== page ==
NO PLACE TO CALL HOME
After years of being passed from one relative to the next, with no real place to call her own, Jessica Parks began to spiral downward.
“I felt like I was sinking to the bottom of the ocean. I wanted to swim to the top to see the beauty, but never could seem to reach it.”
The day she showed up on Outreach’s porch, she was hiding behind a wall of homelessness, loneliness, and hopelessness.
“During ‘Drop-In’ times I wouldn’t talk to nobody. I would just sit in my little corner by myself.”
She treated her pain with isolation and self-harm.
One day case manager Kelsey Mygatt noticed Jessica sitting alone and with blood on her arms from where she had cut herself. Kelsey bandaged her arms and spent some time getting to know Jessica and her story.
The months following that, Jessica’s life spiraled even further downward. She lost her place at the shelter where she had been staying. She faced betrayal by a friend. And she was diagnosed with a slough of anxiety disorders. In desperation, she overdosed on Outreach’s front porch. She tried to leave, but a case manager noticed her with a bottle of Tylenol in her hand and insisted on taking her to the hospital.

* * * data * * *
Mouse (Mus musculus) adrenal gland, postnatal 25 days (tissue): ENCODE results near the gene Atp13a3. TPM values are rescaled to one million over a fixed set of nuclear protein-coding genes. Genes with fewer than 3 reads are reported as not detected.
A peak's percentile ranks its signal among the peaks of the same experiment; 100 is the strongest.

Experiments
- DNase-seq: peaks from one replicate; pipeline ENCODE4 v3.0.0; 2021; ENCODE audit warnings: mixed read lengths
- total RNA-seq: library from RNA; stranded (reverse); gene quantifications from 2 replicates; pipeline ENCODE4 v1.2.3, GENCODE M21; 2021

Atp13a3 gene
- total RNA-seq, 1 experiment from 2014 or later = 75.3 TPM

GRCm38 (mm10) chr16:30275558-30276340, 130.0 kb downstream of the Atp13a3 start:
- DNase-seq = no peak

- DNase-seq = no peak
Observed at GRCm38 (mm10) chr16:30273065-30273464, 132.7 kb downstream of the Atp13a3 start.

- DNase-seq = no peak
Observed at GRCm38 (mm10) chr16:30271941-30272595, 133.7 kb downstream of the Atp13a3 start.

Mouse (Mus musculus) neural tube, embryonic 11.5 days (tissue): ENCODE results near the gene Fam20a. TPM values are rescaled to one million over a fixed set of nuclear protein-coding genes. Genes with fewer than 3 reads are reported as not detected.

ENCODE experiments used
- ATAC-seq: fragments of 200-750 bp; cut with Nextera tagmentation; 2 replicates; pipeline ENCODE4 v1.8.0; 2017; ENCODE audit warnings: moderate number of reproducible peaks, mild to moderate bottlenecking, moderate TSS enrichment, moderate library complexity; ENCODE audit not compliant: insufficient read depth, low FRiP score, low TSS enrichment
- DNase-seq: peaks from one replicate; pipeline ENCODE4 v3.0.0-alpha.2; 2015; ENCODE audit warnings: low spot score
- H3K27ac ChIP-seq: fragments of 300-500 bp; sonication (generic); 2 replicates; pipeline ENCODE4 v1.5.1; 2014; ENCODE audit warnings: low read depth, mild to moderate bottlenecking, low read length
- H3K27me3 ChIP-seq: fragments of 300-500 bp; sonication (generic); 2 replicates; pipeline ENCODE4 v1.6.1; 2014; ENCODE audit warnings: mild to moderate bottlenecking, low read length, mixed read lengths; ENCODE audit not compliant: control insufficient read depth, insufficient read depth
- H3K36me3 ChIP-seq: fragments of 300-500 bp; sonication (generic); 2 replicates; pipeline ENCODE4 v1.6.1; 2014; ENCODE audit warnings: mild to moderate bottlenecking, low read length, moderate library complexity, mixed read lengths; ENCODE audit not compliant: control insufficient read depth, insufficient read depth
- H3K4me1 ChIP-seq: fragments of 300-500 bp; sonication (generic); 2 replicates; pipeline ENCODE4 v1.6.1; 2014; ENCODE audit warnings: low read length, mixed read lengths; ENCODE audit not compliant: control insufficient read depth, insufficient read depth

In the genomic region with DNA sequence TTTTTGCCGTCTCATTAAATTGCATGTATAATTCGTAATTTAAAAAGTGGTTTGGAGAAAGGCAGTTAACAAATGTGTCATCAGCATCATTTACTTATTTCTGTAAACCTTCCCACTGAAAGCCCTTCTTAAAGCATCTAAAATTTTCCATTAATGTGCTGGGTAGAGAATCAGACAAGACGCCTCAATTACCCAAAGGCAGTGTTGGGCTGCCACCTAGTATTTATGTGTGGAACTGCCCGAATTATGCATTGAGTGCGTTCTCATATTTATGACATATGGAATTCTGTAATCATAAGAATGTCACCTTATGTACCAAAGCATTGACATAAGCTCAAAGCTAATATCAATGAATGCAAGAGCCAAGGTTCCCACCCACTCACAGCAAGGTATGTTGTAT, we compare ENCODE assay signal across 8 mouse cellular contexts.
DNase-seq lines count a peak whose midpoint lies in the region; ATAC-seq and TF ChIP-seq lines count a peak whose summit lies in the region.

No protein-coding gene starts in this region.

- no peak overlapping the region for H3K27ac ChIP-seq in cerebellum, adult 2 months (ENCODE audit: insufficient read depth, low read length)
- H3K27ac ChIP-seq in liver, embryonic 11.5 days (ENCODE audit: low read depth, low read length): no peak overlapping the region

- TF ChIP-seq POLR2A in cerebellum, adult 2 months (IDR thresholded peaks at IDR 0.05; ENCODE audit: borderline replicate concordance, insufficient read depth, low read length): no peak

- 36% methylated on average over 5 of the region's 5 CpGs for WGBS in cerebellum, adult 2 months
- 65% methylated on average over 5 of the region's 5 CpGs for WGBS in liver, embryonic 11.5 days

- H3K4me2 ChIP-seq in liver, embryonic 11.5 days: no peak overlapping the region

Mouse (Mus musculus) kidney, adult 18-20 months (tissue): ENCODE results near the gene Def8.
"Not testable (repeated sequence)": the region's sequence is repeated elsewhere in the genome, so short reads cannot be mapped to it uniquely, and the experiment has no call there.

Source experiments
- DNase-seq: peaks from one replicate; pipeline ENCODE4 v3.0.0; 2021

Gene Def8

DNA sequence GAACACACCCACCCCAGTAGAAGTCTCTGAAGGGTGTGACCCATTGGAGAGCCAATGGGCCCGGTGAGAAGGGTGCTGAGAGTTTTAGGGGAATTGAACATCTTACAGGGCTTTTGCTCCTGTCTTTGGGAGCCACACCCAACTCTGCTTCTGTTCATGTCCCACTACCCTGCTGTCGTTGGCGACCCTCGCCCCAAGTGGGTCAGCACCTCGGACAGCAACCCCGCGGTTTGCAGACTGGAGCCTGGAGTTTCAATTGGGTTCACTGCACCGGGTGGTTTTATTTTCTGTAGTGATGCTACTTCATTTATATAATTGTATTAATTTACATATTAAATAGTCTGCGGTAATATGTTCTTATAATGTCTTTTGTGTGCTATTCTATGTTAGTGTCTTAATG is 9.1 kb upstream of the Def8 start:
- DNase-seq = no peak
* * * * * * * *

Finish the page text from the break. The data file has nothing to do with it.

“They cared enough not to let me leave,” Jessica says.
She spent the day and the following day and night in the hospital. Two months later, she tried to kill herself again. But yet again, she wasn’t successful.
Through all of this, Outreach walked by her side. They helped her get mental health assistance, helped her fill out numerous job applications, and counseled her out of an unhealthy relationship. Most importantly, they reintroduced her to the person who could give her real hope for her life: Jesus.
“In my storm I have become close with God,” she says. “If I hadn’t gone through that I never would have met the wonderful staff, volunteers, and clients of Outreach. God knew what He was doing from the get go . . . Outreach staff loved me unconditionally. No matter what I went through or what happened, they never judged me or talked about me or turned their backs on me. Outreach helped me to find strength during a time of weakness. They helped to bring me out of a really dark place.”